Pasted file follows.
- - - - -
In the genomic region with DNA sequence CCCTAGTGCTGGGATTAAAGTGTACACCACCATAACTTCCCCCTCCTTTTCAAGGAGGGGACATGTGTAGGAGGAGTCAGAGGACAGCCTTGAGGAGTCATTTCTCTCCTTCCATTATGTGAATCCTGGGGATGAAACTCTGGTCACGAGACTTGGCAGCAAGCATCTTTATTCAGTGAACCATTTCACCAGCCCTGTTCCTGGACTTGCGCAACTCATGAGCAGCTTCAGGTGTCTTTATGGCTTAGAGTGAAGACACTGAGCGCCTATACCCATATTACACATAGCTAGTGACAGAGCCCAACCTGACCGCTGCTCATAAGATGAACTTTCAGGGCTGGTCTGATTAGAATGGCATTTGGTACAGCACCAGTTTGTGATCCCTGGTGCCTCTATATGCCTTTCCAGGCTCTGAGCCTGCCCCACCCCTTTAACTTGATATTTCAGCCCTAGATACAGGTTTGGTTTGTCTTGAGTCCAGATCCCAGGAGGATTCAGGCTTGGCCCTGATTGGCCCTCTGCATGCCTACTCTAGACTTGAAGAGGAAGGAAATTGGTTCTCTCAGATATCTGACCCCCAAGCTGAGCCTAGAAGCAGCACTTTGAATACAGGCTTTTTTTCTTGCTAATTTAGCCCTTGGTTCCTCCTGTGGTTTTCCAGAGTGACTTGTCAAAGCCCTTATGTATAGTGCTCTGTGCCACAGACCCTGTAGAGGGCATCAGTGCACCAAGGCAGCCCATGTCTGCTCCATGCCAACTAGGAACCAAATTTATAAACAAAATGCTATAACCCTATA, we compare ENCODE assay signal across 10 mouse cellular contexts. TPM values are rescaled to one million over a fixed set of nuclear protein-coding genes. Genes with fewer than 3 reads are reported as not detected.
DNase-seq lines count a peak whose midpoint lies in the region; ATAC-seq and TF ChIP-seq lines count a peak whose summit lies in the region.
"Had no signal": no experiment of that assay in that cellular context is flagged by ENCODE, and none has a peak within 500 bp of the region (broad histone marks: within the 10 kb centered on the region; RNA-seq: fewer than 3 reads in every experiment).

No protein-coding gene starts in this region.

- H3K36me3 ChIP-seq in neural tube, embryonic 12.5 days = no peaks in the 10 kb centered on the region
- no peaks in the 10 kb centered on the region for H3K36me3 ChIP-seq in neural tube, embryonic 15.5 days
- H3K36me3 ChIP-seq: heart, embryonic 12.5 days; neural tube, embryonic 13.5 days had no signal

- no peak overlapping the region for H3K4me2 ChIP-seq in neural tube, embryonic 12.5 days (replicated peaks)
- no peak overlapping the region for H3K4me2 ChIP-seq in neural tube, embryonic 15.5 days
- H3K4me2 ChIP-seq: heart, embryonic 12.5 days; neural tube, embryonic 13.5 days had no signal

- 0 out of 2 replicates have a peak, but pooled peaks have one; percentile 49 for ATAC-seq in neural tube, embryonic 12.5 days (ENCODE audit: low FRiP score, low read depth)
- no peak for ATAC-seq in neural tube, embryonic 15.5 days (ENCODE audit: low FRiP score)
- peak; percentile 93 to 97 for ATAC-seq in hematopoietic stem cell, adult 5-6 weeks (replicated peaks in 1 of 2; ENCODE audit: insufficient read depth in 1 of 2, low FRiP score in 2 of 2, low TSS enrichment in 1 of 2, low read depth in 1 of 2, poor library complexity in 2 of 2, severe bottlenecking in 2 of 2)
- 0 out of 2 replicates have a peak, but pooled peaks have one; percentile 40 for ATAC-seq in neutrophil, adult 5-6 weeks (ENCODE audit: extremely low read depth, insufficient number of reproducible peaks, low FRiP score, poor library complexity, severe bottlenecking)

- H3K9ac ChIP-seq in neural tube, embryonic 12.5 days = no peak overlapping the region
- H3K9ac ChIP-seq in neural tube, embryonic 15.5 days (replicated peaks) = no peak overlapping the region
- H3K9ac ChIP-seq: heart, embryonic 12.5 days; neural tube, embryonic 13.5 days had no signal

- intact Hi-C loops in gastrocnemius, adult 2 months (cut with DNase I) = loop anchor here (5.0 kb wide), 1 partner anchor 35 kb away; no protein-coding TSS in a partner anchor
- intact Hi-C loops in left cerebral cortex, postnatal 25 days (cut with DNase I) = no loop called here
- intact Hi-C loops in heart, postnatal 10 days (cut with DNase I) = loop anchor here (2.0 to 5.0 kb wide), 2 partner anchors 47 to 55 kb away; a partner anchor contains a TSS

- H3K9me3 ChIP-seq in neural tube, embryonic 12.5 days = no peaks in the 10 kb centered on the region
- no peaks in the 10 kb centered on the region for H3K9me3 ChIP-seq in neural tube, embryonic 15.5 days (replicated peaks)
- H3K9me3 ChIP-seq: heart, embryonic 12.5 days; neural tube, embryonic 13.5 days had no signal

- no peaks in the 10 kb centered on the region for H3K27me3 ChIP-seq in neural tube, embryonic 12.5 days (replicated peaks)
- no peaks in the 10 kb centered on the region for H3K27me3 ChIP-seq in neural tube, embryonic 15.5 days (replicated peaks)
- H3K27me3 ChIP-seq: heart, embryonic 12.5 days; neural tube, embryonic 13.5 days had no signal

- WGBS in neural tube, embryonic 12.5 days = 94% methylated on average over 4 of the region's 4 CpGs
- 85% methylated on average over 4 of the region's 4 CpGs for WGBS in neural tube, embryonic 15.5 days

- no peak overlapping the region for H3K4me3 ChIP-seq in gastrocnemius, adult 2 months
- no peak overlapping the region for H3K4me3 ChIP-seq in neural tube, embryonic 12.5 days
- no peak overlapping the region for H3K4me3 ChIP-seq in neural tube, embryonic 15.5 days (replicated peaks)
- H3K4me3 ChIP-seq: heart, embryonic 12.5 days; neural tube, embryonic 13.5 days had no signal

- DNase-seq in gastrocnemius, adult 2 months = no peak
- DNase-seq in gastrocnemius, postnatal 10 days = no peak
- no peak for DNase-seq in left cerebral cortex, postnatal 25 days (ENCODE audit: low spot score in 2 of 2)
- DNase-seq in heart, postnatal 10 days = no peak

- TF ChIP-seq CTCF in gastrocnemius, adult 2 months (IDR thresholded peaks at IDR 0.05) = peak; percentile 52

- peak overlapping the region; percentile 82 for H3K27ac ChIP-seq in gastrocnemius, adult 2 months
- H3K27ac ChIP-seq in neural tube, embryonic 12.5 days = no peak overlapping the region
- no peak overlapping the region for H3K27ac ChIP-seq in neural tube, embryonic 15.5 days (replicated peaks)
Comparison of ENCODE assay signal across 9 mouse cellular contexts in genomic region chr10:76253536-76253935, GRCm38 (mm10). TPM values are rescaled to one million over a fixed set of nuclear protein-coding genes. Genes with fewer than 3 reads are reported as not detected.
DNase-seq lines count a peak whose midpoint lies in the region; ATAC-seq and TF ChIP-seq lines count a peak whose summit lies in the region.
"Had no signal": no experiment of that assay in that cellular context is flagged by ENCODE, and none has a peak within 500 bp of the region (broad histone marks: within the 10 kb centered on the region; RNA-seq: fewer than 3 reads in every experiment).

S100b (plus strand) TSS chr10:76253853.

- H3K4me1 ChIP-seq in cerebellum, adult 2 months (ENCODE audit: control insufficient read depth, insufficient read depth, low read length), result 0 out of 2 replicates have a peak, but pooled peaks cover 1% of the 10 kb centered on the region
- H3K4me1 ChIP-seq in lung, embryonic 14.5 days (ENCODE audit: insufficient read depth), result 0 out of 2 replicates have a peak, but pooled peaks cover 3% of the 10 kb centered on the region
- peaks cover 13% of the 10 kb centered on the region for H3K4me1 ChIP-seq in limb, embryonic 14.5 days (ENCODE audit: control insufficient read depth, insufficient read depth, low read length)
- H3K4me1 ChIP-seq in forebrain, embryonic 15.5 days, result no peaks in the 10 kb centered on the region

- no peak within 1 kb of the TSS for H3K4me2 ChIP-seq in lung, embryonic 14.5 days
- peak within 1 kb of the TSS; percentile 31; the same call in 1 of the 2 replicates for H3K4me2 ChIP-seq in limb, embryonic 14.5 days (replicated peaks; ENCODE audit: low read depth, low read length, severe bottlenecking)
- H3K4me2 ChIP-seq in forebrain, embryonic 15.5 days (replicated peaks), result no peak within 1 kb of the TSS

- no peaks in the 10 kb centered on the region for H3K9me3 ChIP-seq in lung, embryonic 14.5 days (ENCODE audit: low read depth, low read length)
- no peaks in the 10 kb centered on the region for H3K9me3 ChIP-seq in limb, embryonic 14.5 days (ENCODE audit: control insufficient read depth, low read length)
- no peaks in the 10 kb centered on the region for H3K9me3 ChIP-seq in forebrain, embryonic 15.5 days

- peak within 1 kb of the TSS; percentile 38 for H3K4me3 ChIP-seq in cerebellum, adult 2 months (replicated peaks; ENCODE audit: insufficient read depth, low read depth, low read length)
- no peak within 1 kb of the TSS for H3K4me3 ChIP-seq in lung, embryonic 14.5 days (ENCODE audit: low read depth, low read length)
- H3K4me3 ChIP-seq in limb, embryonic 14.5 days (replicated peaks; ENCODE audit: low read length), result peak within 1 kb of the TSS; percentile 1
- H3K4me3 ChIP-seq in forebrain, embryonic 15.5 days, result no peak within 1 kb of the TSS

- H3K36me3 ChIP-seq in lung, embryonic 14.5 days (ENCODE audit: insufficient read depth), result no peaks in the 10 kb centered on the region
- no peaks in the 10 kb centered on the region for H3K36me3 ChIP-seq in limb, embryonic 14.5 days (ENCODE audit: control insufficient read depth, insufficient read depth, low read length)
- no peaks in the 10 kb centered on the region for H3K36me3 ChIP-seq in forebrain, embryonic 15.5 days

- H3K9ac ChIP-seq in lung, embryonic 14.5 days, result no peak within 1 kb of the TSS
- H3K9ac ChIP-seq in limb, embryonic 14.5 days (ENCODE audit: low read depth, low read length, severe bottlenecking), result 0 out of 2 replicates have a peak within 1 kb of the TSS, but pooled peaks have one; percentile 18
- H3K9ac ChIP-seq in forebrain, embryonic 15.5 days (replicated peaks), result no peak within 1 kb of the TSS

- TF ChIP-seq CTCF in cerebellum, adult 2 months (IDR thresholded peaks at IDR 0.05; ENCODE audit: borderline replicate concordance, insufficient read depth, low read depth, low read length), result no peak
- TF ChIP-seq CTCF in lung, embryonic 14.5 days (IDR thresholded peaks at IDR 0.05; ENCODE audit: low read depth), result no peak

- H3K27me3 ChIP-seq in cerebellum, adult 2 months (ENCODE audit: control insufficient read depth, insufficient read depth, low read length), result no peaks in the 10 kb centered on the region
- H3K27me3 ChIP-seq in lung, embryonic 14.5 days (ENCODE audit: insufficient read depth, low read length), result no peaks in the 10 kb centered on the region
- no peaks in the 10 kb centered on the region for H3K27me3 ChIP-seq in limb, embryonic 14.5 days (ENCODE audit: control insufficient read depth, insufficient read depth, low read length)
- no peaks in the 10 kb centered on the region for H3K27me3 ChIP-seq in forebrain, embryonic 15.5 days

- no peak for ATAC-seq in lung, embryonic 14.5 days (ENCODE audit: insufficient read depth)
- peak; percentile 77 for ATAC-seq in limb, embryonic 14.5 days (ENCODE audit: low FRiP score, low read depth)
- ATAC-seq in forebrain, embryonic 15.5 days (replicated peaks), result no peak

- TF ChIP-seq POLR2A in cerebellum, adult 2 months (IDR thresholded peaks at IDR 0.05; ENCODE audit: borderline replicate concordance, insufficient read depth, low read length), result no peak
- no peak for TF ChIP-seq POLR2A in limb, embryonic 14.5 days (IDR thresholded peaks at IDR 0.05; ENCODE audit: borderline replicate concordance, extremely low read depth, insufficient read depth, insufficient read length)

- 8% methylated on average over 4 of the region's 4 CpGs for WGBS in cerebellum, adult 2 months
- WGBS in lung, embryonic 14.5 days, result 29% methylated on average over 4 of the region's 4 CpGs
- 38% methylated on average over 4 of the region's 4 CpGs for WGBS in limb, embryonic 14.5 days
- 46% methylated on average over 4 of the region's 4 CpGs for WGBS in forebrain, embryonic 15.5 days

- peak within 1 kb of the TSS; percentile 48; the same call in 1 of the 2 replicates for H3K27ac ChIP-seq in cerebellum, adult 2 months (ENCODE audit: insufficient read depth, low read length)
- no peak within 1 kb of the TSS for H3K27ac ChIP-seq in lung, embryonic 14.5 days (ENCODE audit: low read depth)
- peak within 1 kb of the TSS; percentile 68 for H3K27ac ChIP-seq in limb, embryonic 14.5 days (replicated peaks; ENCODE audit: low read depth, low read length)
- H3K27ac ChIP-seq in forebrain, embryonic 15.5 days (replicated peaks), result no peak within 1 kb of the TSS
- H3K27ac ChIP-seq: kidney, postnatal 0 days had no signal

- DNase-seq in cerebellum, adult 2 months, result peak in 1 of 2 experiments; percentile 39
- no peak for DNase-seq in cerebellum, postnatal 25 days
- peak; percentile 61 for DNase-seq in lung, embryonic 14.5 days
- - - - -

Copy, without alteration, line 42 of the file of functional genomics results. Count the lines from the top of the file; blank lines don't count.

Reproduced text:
DNase-seq lines count a peak whose midpoint lies in the region; ATAC-seq and TF ChIP-seq lines count a peak whose summit lies in the region.